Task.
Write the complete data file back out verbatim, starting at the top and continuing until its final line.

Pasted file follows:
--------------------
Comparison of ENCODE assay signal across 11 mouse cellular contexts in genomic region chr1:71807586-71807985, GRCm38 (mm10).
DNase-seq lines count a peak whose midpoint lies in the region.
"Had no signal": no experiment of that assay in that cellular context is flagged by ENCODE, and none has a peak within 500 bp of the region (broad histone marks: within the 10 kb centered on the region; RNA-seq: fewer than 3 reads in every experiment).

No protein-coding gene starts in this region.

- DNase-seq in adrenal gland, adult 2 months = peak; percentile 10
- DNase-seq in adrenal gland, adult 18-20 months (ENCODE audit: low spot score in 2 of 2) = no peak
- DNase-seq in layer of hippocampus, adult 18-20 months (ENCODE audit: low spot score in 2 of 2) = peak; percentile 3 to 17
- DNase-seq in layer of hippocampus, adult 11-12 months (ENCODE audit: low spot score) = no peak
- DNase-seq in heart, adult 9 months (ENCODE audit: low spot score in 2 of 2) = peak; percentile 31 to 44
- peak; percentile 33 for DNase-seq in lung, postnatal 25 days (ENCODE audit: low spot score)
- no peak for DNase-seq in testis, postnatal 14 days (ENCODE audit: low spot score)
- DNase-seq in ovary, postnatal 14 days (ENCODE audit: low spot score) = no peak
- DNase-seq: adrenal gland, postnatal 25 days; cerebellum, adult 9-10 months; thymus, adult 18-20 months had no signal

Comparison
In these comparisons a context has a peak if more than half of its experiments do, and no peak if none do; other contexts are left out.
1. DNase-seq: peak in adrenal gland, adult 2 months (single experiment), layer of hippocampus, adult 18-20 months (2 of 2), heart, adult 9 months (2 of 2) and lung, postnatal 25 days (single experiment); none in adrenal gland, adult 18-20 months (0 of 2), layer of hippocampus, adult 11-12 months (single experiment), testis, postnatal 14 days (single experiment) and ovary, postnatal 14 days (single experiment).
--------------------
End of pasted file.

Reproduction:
Comparison of ENCODE assay signal across 11 mouse cellular contexts in genomic region chr1:71807586-71807985, GRCm38 (mm10).
DNase-seq lines count a peak whose midpoint lies in the region.
"Had no signal": no experiment of that assay in that cellular context is flagged by ENCODE, and none has a peak within 500 bp of the region (broad histone marks: within the 10 kb centered on the region; RNA-seq: fewer than 3 reads in every experiment).

No protein-coding gene starts in this region.

- DNase-seq in adrenal gland, adult 2 months = peak; percentile 10
- DNase-seq in adrenal gland, adult 18-20 months (ENCODE audit: low spot score in 2 of 2) = no peak
- DNase-seq in layer of hippocampus, adult 18-20 months (ENCODE audit: low spot score in 2 of 2) = peak; percentile 3 to 17
- DNase-seq in layer of hippocampus, adult 11-12 months (ENCODE audit: low spot score) = no peak
- DNase-seq in heart, adult 9 months (ENCODE audit: low spot score in 2 of 2) = peak; percentile 31 to 44
- peak; percentile 33 for DNase-seq in lung, postnatal 25 days (ENCODE audit: low spot score)
- no peak for DNase-seq in testis, postnatal 14 days (ENCODE audit: low spot score)
- DNase-seq in ovary, postnatal 14 days (ENCODE audit: low spot score) = no peak
- DNase-seq: adrenal gland, postnatal 25 days; cerebellum, adult 9-10 months; thymus, adult 18-20 months had no signal

Comparison
In these comparisons a context has a peak if more than half of its experiments do, and no peak if none do; other contexts are left out.
1. DNase-seq: peak in adrenal gland, adult 2 months (single experiment), layer of hippocampus, adult 18-20 months (2 of 2), heart, adult 9 months (2 of 2) and lung, postnatal 25 days (single experiment); none in adrenal gland, adult 18-20 months (0 of 2), layer of hippocampus, adult 11-12 months (single experiment), testis, postnatal 14 days (single experiment) and ovary, postnatal 14 days (single experiment).